Teaching a Alapaha Blueblood Bulldog Puppy To Behave

By: David Codr

Published Date: February 4, 2016

Margie

Margie is a seven-month-old female Alapaha Blueblood Bulldog puppy who doesn’t always recall, is a selective listener  chews, pulls on leash and whines when her guardian is not home.

Margie displayed a really soft and playful energy when I first met her. She greeted me with her nose first which is always a good sign for any dog. After giving me a good sniff, she did attempt to jump up on me and her and excitement level started to rise. But all in all a very good greeting for a puppy.

Once I came into the living room, Margie’s energy continued to increase. At one point she started running around the room including running across the couch as if it was a part of an obstacle course. I used this opportunity to show her guardian how she can utilize a leash to disagree with this rambunctious behavior.

When it comes to correcting a dog or disagreeing with it for engaging in an unwanted action or behavior, timing is everything.

Dogs learn through association and they do not have deductive reasoning. If your correction comes to late, the dog is unable to connect it to any specific behavior which means that your correction accomplishes nothing. I explained this to Margie’s guardian stressing the importance of careful observation, especially at times and places when the dog is most likely to get into trouble.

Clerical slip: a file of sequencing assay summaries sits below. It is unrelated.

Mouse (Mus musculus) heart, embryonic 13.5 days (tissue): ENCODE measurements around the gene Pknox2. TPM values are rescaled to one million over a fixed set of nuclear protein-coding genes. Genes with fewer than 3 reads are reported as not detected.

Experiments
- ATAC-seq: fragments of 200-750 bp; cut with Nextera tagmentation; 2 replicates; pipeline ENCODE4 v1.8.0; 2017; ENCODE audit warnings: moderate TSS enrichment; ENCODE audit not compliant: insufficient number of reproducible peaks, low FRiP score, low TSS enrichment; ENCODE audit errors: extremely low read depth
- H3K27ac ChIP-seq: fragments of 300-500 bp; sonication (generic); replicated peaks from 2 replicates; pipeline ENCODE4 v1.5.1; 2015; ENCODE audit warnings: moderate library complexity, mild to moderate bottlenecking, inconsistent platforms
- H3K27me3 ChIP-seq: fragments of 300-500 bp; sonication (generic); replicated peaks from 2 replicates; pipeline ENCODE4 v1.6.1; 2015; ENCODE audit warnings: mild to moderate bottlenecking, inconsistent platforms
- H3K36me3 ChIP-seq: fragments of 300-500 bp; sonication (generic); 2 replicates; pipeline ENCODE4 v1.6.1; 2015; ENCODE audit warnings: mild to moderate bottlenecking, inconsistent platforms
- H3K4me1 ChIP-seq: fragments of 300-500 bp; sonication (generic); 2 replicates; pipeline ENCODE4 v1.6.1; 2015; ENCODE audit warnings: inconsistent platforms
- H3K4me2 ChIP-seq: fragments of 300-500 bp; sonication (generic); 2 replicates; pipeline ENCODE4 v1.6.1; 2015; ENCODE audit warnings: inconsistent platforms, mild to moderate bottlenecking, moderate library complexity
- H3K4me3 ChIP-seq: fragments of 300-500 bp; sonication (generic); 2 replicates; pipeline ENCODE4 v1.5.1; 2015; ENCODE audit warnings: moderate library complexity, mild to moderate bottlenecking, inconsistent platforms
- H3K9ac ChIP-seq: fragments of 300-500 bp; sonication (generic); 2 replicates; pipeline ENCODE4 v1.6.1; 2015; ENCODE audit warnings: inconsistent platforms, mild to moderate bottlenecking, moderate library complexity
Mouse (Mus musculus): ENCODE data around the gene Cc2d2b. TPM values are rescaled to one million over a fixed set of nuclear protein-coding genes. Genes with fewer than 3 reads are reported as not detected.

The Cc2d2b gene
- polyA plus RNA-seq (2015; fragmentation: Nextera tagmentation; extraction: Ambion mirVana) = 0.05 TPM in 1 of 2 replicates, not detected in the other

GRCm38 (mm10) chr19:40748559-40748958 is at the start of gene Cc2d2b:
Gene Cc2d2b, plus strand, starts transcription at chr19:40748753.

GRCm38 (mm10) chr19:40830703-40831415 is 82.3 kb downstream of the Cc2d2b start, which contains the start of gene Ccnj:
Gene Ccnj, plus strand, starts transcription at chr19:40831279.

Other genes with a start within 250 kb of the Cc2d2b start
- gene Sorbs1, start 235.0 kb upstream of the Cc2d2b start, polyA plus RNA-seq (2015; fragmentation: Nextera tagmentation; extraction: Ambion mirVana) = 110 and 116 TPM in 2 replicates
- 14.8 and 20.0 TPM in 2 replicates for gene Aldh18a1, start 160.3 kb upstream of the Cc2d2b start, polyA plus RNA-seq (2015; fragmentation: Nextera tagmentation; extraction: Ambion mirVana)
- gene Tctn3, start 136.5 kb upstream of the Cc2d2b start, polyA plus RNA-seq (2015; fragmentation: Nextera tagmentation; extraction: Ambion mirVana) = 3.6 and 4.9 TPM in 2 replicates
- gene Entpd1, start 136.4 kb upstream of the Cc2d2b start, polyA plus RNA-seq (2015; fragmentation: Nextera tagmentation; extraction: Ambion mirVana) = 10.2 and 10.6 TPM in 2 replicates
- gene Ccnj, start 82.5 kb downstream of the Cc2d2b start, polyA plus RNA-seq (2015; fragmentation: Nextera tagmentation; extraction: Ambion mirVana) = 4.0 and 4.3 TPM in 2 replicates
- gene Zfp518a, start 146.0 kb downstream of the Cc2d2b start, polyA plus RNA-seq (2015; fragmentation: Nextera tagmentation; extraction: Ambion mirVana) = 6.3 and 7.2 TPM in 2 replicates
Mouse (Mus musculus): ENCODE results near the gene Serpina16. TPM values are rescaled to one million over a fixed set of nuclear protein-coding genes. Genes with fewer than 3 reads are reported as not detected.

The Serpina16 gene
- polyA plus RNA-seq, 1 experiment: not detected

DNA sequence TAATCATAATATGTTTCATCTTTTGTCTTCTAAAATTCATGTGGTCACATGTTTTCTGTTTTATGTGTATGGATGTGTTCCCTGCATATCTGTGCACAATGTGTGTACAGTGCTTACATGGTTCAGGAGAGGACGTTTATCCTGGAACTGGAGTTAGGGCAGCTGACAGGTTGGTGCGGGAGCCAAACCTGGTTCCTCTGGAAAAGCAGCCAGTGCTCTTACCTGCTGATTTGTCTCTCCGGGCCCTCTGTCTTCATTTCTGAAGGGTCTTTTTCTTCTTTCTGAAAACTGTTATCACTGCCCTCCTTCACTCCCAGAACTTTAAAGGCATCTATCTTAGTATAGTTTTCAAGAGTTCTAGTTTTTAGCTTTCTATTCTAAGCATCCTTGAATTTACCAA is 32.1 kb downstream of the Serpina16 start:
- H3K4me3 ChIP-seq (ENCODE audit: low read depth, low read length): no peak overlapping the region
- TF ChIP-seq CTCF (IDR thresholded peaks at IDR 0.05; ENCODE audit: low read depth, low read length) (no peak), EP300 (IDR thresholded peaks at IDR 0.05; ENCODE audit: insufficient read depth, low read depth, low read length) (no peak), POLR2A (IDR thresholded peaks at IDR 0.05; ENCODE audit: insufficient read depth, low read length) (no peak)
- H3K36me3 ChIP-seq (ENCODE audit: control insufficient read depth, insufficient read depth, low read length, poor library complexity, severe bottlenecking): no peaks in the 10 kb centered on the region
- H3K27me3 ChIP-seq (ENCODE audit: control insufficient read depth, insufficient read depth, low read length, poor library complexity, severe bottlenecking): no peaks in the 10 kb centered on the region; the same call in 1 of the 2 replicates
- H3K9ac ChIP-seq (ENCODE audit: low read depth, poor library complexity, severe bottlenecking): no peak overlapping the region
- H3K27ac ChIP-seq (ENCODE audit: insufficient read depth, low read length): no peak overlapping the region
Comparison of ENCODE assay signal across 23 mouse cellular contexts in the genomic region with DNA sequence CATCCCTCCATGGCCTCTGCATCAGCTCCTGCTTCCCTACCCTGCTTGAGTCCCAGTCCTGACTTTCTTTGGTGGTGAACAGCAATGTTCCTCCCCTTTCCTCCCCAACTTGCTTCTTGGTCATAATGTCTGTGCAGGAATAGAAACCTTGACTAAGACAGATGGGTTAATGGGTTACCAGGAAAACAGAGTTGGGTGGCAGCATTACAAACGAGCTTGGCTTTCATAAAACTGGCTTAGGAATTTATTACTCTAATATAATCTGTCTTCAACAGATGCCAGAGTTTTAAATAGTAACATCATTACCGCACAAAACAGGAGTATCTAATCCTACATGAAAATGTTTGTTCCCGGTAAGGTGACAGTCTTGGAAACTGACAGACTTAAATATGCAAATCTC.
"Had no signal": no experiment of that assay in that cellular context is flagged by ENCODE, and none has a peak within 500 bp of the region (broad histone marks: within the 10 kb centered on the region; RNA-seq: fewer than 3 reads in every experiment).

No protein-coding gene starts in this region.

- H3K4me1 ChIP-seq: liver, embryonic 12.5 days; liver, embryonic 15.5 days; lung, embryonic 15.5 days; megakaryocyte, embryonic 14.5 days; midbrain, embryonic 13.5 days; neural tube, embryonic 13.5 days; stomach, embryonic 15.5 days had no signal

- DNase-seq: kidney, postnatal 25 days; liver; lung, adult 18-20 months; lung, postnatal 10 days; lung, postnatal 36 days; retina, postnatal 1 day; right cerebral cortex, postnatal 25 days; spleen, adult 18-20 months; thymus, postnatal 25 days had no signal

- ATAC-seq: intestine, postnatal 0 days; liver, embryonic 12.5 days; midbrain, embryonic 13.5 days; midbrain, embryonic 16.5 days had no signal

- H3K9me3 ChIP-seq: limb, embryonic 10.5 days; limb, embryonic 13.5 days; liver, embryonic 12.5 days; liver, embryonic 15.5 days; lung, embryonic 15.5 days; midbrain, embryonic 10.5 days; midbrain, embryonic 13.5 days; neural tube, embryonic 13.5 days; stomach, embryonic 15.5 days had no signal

Most people only try to correct their dogs from unwanted behaviors when they’re engaging in them. This usually occurs when the human’s attention is focused elsewhere. In other words, when the human is not prepared for it. As a result of this unpreparedness the humans reaction is often too late.

This is why I try to stage scenarios that will tempt the dog to break a rule or engage in an unwanted behavior when I have the time to observe it. After all, there are no entrapment laws for canines. Essentially you practice disagreeing with the unwanted actions of behaviors by recreating them under a controlled setting.

Anytime that Margie’s guardian observes her engaging in an unwanted action or behavior, she should use her imagination to try to determine how she can re-create that scenario and then practice it with the dog so that she can disagree with good timing. If you disagree with the dog before it starts to do something you don’t want with good timing enough, the dog simply stops doing that thing.

To help Margie better understand what it is her guardian wants or does not want from her, I spent the next few minutes going over some new nonverbal communication cues.

Because she will become a very powerful dog, it’s going to be important for Margie’s guardian to start practicing the enforcement of rules and limits now. The sooner that the dog gets accustomed to taking direction and corrections from her guardian, the more effective that these techniques will be later on in her life.

Another big factor that is likely contributing to Margies unwanted behaviors is an abundance of excess energy. While her guardians have a large backyard, they were not able to get fencing in before the ground froze.